Kashmir protest: How the government version changed
After four days of denial, home ministry says miscreants on August 9 threw stones at security forces, but there was no firing
- Published 13.08.19, 10:12 PM
- Updated 14.08.19, 1:06 PM
- 3 mins read
The Union home ministry on Tuesday grudgingly accepted reports of violence in Saura lst Friday, saying "miscreants" had mingled with people returning home after prayers at a local mosque in Srinagar and "resorted to unprovoked stone pelting against law enforcement forces".
The BBC had put out a video on August 10 saying that there were large protests at Saura in Srinagar the previous day where firing was heard. The BBC video had shown several hundreds gathered for the protest.
The news agency Reuters also reported the incident. But for four days, official reactions from Delhi and Srinagar relayed peace in Kashmir and "stray protests" where not more than 20 people were involved. There was no mention of "miscreants" or stone throwing.
The ministry today reiterated that "no bullets have been fired in #JammuAndKashmir since the development related to #Article370."
Below is a timeline of what happened on August 9, according to the international media present in Jammu and Kashmir, and how government agencies reacted to reports till today.
Friday, August 9
Restrictions were relaxed in Kashmir for Friday prayers. People weren’t allowed to offer prayers in the main Jamia Masjid in Srinagar, but in local mosques.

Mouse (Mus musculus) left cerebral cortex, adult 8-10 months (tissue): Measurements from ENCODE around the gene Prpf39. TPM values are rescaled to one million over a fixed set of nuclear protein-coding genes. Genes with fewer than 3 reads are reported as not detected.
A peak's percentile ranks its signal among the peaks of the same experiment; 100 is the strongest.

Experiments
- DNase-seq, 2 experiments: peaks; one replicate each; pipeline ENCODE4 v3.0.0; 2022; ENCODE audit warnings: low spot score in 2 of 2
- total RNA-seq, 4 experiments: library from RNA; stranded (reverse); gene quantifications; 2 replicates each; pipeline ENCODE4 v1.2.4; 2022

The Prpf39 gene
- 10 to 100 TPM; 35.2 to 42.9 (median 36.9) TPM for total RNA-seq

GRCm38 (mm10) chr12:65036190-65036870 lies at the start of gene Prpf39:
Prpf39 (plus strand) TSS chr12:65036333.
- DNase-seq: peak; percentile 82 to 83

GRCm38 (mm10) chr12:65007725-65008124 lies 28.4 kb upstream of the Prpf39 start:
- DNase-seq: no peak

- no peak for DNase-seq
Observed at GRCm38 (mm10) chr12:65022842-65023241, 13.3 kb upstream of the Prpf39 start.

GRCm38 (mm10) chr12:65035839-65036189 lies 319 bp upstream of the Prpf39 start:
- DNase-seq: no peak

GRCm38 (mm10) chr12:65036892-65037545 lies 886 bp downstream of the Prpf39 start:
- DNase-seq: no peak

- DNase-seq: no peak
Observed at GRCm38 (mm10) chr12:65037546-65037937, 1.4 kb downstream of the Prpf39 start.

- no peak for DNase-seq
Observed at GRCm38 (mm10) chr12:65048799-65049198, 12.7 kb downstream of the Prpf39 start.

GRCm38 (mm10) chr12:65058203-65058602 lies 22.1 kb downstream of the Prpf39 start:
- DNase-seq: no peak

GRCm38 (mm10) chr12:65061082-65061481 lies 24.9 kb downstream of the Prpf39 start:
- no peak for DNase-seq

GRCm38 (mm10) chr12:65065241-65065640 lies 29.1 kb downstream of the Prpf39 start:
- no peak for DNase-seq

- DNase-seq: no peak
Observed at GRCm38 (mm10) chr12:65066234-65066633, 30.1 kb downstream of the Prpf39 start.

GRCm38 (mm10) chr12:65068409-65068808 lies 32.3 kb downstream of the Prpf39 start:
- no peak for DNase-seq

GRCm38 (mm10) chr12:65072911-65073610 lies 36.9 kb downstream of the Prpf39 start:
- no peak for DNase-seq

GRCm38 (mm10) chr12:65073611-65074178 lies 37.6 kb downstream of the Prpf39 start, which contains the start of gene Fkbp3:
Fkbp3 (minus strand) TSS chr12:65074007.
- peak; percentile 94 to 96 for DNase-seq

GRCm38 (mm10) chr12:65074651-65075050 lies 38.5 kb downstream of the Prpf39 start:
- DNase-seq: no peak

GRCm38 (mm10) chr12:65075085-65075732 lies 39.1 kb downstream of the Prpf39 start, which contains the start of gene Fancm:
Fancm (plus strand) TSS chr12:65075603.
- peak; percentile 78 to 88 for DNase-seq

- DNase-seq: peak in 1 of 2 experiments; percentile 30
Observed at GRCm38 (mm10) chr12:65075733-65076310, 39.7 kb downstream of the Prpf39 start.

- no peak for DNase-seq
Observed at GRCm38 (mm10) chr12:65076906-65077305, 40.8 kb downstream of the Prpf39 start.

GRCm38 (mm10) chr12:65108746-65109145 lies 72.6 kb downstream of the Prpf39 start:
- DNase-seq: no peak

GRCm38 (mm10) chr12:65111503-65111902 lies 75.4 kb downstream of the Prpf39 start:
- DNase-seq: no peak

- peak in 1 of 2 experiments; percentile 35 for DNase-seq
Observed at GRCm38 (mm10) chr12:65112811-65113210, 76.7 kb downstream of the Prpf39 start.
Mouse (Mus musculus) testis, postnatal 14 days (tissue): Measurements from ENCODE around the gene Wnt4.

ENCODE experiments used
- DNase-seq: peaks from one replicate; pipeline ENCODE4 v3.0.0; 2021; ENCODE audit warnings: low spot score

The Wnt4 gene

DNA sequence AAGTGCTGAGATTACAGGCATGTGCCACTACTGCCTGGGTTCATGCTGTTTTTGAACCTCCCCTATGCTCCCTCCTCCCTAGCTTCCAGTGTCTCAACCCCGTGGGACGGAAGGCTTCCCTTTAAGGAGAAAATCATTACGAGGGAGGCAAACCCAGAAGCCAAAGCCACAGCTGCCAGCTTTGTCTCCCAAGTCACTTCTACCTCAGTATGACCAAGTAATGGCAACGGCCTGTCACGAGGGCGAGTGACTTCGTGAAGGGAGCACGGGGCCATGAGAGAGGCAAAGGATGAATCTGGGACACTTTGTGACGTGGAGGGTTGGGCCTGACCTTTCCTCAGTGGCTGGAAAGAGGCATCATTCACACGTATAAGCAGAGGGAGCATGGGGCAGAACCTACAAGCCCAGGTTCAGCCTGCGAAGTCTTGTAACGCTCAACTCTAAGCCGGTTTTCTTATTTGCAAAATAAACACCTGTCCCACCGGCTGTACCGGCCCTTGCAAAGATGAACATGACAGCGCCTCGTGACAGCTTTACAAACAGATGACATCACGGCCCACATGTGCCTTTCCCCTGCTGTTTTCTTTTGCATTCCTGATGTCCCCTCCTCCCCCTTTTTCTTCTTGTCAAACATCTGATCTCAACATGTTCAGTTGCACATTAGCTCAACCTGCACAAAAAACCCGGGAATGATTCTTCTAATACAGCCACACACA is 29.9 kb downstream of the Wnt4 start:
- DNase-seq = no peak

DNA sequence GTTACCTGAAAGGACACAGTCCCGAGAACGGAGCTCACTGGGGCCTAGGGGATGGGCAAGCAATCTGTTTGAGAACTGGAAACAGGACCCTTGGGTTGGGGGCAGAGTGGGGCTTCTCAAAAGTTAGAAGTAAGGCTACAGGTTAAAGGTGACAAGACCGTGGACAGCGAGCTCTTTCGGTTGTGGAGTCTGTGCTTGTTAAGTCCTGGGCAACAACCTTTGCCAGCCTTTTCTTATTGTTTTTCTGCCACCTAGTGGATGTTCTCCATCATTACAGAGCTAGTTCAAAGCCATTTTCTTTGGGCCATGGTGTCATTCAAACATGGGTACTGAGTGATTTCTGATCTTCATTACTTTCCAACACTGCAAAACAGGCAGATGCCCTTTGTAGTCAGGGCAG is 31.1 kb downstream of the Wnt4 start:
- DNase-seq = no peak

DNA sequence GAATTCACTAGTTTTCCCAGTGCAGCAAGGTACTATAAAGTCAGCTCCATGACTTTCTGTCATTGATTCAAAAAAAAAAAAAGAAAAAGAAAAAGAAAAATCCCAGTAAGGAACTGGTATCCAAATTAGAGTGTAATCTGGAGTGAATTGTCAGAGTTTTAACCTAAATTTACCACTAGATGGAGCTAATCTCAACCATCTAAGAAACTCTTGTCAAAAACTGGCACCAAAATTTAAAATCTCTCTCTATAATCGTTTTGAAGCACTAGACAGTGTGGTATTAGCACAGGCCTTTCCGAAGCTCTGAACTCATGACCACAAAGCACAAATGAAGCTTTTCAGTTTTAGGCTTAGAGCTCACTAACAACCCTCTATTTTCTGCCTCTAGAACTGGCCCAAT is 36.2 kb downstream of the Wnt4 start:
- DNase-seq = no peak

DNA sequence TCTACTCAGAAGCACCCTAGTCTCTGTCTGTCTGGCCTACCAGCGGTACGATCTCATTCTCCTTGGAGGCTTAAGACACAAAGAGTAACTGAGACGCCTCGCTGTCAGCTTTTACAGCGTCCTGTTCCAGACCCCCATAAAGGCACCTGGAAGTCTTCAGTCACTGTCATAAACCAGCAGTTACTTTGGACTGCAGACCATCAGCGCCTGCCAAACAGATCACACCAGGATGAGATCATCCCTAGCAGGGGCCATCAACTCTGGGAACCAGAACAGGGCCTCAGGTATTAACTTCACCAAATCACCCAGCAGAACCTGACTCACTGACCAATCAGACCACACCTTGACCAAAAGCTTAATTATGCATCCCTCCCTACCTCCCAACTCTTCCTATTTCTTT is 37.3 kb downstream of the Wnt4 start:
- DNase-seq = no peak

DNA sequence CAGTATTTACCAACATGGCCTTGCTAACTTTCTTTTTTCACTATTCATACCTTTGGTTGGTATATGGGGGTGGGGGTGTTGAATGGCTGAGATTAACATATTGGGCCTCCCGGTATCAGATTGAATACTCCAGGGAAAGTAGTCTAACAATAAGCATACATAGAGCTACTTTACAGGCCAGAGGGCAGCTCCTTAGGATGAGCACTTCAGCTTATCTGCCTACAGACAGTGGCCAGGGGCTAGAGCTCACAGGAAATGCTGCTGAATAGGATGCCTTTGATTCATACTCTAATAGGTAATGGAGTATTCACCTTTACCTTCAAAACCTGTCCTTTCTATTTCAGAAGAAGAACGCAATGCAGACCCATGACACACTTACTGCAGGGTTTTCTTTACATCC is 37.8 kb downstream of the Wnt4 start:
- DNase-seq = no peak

The same day, a Reuters report said that the “Indian police used tear gas and pellets to fight back at least 10,000 people protesting” in Srinagar's Saura after they took to the streets following the Friday prayers. The report mentioned a police officer and two witnesses as information sources. Al Jazeera, the Gulf-based televesion network, too published a report mentioning Saura.
That night, Prime Minister Narendra Modi addressed the nation justifying the scrapping of Jammu and Kashmir's special status.
Saturday, August 10
The Twitter handle of the spokesperson, ministry of home affairs, denied reports of protests in Kashmir the previou day. It specifically denied reports by Reuters and The Dawn, a Pakistani newspaper. “This is completely fabricated & incorrect. There have been a few stray protests in Srinagar/Baramulla and none involved a crowd of more than 20 ppl,” the tweet read.
A news report originally published in Reuters and appeared in Dawn claims there was a protest involving 10000 people in Srinagar.— Spokesperson, Ministry of Home Affairs (@PIBHomeAffairs) August 10, 2019
This is completely fabricated & incorrect. There have been a few stray protests in Srinagar/Baramulla and none involved a crowd of more than 20 ppl.
A New York Times report also claimed that Indian forces had opened fire on peaceful demonstrators.
The same day, BBC uploaded video footage of the protests in Saura. “The BBC witnessed the police opening fire and using tear gas to disperse the crowd. Despite that, the Indian government has said the protest never took place,” its report said. BBC South Asia bureau chief, Nicola Careem tweeted the video.